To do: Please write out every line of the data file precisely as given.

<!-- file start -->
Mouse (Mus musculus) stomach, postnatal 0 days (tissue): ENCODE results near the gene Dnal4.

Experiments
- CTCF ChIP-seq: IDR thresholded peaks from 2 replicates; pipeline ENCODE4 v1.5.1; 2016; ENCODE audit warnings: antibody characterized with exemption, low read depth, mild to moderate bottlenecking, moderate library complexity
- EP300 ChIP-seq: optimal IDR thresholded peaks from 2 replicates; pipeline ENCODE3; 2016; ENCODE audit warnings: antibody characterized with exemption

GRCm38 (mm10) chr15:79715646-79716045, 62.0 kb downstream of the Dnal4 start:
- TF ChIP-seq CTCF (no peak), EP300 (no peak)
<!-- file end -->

Mouse (Mus musculus) stomach, postnatal 0 days (tissue): ENCODE results near the gene Dnal4.

Experiments
- CTCF ChIP-seq: IDR thresholded peaks from 2 replicates; pipeline ENCODE4 v1.5.1; 2016; ENCODE audit warnings: antibody characterized with exemption, low read depth, mild to moderate bottlenecking, moderate library complexity
- EP300 ChIP-seq: optimal IDR thresholded peaks from 2 replicates; pipeline ENCODE3; 2016; ENCODE audit warnings: antibody characterized with exemption

GRCm38 (mm10) chr15:79715646-79716045, 62.0 kb downstream of the Dnal4 start:
- TF ChIP-seq CTCF (no peak), EP300 (no peak)